Photograph of Percy in Tameside Local Studies and Archives Centre. Reference: MR4/17/298
(L to R) Military Medal; 1914-15 Star; British War Medal; Allied Victory Medal; Special Constabulary Long Service Medal
Percy was born on the 10th August 1896 in Chorlton on Medlock, Manchester. He was baptised on the 1st November at All Saints Church. His father was called Charles and his mother was Mary Eliza. He had an older sister called Ethel May and a younger sister named Lillian.
When Percy was born his parents lived at 15 Lee Street in Chorlton, and Charles worked as a warehouseman. By 1901 they had moved to 66 Bridge Street in the All Saints area of South Manchester. Charles was a hoistman in a warehouse at this time. His job was to operate a lift or hoist for moving goods between floors.
Ten years later Charles was employed at a cotton goods warehouse, although we don't know which. Percy had also found work; he was an office boy in a firm that supplied cotton goods. The family now lived at 19 Blanshard Street in South Manchester.
In the years before the First World War Percy worked for Hogg and Mitchell. This may also have been the cotton supplier he worked for in 1911. By 1914 he lived at 28 Wellington Street in Moss Side, Manchester.
As well as working for Hogg and Mitchell, Percy joined the 6th Battalion of the Manchester Regiment in spring 1913. He was given the service number 1655. This unit was based on Stretford Road in the Hulme area of Manchester. It was part of the Territorial Force, which meant that Percy and his comrades kept their civilian homes and jobs. They trained with the battalion during evenings and weekends, as well as an annual training camp lasting around 2 weeks.
The First World War broke out in August 1914 and along with the rest of the Territorial Force Percy was called into service. He was sent to Egypt in early September and arrived there on the 25th. After garrisoning the country and training the 6th Battalion landed in Gallipoli on the 6th May 1915.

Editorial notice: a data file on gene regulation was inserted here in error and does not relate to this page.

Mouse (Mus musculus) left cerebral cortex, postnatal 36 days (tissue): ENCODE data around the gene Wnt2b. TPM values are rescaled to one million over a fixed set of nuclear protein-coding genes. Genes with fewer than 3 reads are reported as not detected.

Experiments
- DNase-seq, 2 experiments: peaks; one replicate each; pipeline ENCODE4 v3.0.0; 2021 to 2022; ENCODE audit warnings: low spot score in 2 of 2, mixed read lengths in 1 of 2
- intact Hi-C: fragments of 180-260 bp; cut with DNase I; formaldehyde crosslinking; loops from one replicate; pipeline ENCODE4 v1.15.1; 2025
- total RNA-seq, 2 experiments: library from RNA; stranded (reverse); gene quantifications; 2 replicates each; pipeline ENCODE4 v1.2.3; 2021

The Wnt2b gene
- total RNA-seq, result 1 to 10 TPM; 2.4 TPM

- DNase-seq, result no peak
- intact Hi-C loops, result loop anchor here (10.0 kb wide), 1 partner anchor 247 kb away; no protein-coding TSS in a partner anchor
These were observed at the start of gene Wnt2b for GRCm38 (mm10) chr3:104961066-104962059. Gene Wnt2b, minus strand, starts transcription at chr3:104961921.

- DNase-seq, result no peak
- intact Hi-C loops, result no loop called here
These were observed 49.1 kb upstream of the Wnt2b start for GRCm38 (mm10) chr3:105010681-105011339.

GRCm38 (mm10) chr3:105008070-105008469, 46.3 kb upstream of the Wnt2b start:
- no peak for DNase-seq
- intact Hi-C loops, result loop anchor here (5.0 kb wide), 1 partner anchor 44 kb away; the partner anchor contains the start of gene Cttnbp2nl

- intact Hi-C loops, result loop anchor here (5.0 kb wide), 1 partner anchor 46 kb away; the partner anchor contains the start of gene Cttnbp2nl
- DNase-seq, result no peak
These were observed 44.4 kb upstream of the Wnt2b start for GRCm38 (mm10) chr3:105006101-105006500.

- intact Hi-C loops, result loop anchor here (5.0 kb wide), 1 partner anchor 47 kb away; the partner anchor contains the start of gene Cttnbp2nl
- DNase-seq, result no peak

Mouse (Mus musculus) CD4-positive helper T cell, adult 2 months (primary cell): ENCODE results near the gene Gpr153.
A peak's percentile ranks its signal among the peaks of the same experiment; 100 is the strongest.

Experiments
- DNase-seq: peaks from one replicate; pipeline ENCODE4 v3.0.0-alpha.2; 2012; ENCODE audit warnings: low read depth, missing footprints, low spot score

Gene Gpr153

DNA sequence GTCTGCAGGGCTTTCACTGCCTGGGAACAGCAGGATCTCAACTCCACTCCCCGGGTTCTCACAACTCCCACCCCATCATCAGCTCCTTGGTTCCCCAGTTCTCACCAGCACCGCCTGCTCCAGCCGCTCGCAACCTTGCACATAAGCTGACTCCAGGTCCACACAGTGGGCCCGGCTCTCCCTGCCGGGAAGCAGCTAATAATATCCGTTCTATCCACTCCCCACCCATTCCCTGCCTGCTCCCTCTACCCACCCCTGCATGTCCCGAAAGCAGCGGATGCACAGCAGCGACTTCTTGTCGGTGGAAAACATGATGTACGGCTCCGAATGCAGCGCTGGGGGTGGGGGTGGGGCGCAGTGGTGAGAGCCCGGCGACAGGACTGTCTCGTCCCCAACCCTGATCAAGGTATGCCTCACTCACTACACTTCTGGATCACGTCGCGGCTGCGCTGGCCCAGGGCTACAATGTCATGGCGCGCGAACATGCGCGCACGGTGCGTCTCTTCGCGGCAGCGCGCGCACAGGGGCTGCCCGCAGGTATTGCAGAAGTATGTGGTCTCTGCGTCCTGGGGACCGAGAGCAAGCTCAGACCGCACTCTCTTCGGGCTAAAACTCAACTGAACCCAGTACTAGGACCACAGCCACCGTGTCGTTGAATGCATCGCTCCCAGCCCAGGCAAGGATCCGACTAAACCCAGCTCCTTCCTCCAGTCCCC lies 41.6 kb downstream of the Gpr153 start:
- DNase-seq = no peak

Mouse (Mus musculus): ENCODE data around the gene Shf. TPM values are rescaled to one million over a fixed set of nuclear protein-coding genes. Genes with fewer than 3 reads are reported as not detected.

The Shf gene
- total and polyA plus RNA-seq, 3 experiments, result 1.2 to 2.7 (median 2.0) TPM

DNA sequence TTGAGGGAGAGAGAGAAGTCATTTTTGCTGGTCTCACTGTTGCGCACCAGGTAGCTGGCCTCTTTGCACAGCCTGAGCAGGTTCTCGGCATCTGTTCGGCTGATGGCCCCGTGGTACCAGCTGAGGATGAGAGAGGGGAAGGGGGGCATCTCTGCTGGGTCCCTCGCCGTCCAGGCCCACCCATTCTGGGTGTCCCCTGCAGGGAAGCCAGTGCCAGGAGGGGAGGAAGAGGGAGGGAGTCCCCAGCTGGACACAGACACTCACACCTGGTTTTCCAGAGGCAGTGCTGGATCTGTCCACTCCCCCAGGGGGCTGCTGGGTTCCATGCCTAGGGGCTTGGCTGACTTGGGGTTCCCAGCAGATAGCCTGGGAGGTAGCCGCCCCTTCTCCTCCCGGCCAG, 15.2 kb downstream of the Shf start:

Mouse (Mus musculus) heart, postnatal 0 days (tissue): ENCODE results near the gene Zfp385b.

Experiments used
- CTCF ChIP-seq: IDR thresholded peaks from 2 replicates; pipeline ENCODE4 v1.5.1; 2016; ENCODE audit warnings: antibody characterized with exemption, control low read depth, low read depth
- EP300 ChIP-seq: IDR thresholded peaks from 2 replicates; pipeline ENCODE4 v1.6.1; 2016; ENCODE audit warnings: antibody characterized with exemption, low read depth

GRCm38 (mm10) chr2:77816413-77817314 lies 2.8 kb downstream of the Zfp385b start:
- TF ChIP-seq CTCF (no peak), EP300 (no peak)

Percy did not go with them. He was still in the UK on the 15th May, when he wrote this letter to his sister May.
Going down south to Crowborough tonight Saturday on ... 11-10 train ... + this is a sample of our ration. We will arrive in London 6-30 Sunday and then entrain to our huts.
Don't write until I let you know my new address.
Trusting you are well, Percy. xx
P.S. What have I done to d... this.
The 'sample of our ration' was a hard tack biscuit. Rather than using paper, Percy had written his note on it! The missing words have crumbled away.
Percy must have left the UK soon after this, because he arrived in Gallipoli on the 23rd July. The 6th Battalion had taken heavy casualties there by this point, so reinforcements such as Percy were badly needed.
The battalion served in Gallipoli until the end of the year. After early August there were very few large battles, but holding trenches under Turkish artillery and sniper fire was still dangerous. In addition, towards the end of the year the weather turned cold and wet, making life even more uncomfortable for the British.
The 6th Battalion left Gallipoli on the 8th January 1916 and returned to Egypt. They formed part of the force defending the Suez Canal from a Turkish attack. This involved spending a great deal of time living in basic conditions amongst the sand dunes of the Sinai Desert.